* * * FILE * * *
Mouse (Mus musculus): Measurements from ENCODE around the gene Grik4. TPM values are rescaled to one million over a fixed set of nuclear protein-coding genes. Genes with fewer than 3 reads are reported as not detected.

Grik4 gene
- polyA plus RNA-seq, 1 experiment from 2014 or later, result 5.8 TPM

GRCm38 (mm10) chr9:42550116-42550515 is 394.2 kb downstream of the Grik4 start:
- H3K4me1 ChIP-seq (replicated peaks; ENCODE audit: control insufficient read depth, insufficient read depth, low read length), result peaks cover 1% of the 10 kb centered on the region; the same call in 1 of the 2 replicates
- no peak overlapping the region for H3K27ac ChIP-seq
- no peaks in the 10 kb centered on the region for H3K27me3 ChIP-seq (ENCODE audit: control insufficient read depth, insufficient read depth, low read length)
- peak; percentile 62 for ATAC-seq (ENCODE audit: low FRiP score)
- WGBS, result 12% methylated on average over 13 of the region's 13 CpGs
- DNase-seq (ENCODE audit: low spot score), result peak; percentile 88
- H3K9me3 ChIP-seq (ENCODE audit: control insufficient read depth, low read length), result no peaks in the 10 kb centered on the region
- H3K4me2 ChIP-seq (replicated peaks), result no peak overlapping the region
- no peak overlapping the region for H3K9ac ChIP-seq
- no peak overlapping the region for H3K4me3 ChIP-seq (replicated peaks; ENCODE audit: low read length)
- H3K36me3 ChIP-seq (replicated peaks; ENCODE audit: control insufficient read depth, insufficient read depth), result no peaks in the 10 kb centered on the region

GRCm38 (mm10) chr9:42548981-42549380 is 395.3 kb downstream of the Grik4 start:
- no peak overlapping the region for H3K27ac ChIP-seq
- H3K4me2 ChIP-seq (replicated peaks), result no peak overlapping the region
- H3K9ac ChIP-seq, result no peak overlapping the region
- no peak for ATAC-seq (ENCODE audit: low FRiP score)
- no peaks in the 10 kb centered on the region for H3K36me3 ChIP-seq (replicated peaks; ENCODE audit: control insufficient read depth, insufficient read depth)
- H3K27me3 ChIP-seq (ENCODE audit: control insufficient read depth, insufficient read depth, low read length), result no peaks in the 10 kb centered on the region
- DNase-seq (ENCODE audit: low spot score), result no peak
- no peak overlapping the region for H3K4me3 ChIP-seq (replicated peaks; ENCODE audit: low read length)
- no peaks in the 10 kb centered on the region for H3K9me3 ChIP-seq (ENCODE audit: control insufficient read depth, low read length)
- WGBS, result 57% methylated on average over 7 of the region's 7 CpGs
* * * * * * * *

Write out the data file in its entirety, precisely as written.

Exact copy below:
Mouse (Mus musculus): Measurements from ENCODE around the gene Grik4. TPM values are rescaled to one million over a fixed set of nuclear protein-coding genes. Genes with fewer than 3 reads are reported as not detected.

Grik4 gene
- polyA plus RNA-seq, 1 experiment from 2014 or later, result 5.8 TPM

GRCm38 (mm10) chr9:42550116-42550515 is 394.2 kb downstream of the Grik4 start:
- H3K4me1 ChIP-seq (replicated peaks; ENCODE audit: control insufficient read depth, insufficient read depth, low read length), result peaks cover 1% of the 10 kb centered on the region; the same call in 1 of the 2 replicates
- no peak overlapping the region for H3K27ac ChIP-seq
- no peaks in the 10 kb centered on the region for H3K27me3 ChIP-seq (ENCODE audit: control insufficient read depth, insufficient read depth, low read length)
- peak; percentile 62 for ATAC-seq (ENCODE audit: low FRiP score)
- WGBS, result 12% methylated on average over 13 of the region's 13 CpGs
- DNase-seq (ENCODE audit: low spot score), result peak; percentile 88
- H3K9me3 ChIP-seq (ENCODE audit: control insufficient read depth, low read length), result no peaks in the 10 kb centered on the region
- H3K4me2 ChIP-seq (replicated peaks), result no peak overlapping the region
- no peak overlapping the region for H3K9ac ChIP-seq
- no peak overlapping the region for H3K4me3 ChIP-seq (replicated peaks; ENCODE audit: low read length)
- H3K36me3 ChIP-seq (replicated peaks; ENCODE audit: control insufficient read depth, insufficient read depth), result no peaks in the 10 kb centered on the region

GRCm38 (mm10) chr9:42548981-42549380 is 395.3 kb downstream of the Grik4 start:
- no peak overlapping the region for H3K27ac ChIP-seq
- H3K4me2 ChIP-seq (replicated peaks), result no peak overlapping the region
- H3K9ac ChIP-seq, result no peak overlapping the region
- no peak for ATAC-seq (ENCODE audit: low FRiP score)
- no peaks in the 10 kb centered on the region for H3K36me3 ChIP-seq (replicated peaks; ENCODE audit: control insufficient read depth, insufficient read depth)
- H3K27me3 ChIP-seq (ENCODE audit: control insufficient read depth, insufficient read depth, low read length), result no peaks in the 10 kb centered on the region
- DNase-seq (ENCODE audit: low spot score), result no peak
- no peak overlapping the region for H3K4me3 ChIP-seq (replicated peaks; ENCODE audit: low read length)
- no peaks in the 10 kb centered on the region for H3K9me3 ChIP-seq (ENCODE audit: control insufficient read depth, low read length)
- WGBS, result 57% methylated on average over 7 of the region's 7 CpGs